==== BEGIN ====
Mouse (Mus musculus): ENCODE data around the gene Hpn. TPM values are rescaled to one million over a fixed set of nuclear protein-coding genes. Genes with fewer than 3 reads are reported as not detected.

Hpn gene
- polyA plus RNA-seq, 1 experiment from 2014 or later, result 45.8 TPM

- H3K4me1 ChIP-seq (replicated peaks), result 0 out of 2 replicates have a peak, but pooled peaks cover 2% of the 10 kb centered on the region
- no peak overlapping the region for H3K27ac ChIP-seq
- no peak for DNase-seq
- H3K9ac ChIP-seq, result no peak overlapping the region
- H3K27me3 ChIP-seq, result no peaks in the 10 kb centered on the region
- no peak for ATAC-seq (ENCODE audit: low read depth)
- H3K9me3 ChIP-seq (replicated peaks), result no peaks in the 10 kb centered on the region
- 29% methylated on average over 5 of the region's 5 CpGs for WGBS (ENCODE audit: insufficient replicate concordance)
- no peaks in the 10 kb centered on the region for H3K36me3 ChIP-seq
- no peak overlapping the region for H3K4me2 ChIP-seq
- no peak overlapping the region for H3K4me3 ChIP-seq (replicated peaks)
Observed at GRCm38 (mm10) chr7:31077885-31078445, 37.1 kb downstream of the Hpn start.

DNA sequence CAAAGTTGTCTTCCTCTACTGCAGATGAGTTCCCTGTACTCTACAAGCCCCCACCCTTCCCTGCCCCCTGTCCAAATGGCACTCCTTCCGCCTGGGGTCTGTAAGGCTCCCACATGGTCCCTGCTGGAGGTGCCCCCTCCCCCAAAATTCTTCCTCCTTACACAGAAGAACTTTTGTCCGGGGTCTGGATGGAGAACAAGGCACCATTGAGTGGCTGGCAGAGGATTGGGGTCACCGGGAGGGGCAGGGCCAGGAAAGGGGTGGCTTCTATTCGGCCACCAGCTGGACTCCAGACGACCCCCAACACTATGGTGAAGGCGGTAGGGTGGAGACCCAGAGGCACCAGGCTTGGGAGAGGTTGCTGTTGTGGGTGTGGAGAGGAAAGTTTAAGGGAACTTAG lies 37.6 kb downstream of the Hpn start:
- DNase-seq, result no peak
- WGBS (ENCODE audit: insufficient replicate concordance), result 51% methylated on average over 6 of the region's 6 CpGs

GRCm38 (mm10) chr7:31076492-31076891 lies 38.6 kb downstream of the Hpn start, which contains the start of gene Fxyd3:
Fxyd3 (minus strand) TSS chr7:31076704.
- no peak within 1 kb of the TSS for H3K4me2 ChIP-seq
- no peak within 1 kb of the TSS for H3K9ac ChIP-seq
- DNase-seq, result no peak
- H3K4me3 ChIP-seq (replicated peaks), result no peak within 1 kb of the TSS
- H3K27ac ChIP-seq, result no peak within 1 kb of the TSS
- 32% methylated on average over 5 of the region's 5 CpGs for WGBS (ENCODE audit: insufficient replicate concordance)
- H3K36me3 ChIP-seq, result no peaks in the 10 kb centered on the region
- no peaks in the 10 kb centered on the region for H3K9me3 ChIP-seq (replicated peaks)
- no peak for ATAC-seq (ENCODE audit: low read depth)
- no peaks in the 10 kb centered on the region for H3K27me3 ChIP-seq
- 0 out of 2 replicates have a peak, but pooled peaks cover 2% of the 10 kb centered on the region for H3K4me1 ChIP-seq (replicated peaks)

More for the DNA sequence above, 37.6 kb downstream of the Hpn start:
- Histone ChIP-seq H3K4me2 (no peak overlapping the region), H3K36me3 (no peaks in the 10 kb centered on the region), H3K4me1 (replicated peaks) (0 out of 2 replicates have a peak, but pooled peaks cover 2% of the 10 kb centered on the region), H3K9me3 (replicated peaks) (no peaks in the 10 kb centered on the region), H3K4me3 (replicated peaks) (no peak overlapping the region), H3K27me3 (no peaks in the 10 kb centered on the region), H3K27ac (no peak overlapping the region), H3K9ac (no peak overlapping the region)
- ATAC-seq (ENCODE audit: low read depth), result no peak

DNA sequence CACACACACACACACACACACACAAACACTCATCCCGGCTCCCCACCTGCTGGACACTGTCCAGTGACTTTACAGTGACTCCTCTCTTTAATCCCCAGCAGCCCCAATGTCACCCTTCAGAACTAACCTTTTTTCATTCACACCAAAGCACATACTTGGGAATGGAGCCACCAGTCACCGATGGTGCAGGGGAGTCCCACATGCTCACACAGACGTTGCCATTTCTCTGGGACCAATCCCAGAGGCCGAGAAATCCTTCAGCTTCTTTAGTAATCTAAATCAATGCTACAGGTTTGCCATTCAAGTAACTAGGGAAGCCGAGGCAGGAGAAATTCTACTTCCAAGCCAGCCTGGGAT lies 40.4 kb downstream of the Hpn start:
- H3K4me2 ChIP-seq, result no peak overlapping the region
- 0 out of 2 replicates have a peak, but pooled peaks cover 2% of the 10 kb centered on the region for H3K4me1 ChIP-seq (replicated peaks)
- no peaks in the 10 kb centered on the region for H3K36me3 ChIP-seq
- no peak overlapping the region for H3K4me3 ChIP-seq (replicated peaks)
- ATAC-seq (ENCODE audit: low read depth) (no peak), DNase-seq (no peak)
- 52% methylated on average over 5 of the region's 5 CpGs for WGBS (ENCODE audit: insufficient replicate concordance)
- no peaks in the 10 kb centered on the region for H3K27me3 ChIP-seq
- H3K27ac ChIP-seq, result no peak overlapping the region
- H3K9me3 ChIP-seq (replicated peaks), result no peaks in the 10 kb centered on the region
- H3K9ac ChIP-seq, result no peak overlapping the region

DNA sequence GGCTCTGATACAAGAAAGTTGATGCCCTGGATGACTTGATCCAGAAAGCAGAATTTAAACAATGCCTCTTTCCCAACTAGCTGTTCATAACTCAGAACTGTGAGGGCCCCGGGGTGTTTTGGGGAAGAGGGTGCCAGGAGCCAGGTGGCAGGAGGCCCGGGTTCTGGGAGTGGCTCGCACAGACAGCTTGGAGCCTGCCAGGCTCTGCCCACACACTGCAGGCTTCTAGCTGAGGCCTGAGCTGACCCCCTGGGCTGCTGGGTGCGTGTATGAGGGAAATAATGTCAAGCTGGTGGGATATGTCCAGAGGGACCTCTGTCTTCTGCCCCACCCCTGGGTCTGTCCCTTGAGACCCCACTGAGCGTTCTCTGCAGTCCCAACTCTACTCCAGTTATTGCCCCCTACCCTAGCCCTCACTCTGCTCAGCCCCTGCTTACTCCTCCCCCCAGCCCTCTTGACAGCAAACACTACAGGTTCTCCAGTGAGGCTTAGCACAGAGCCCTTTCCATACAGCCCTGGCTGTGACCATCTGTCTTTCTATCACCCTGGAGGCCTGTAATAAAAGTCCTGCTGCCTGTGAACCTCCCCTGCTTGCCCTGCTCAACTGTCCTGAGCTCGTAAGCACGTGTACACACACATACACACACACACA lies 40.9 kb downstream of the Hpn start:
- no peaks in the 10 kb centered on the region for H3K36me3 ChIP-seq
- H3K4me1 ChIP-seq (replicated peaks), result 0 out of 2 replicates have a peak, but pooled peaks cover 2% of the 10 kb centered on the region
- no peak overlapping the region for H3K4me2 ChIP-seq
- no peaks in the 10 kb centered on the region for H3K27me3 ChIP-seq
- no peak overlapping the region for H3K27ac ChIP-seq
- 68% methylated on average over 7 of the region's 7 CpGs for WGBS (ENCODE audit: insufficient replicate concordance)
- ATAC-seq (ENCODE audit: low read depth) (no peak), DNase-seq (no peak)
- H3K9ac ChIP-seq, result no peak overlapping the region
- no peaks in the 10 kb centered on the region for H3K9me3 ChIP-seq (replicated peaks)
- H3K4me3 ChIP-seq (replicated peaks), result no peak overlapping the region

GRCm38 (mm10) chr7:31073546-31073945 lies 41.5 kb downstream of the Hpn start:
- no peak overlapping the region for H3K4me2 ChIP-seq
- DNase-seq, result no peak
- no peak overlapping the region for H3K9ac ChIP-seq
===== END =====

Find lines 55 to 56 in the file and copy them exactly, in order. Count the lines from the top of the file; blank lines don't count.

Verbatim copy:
- no peaks in the 10 kb centered on the region for H3K9me3 ChIP-seq (replicated peaks)
- H3K4me3 ChIP-seq (replicated peaks), result no peak overlapping the region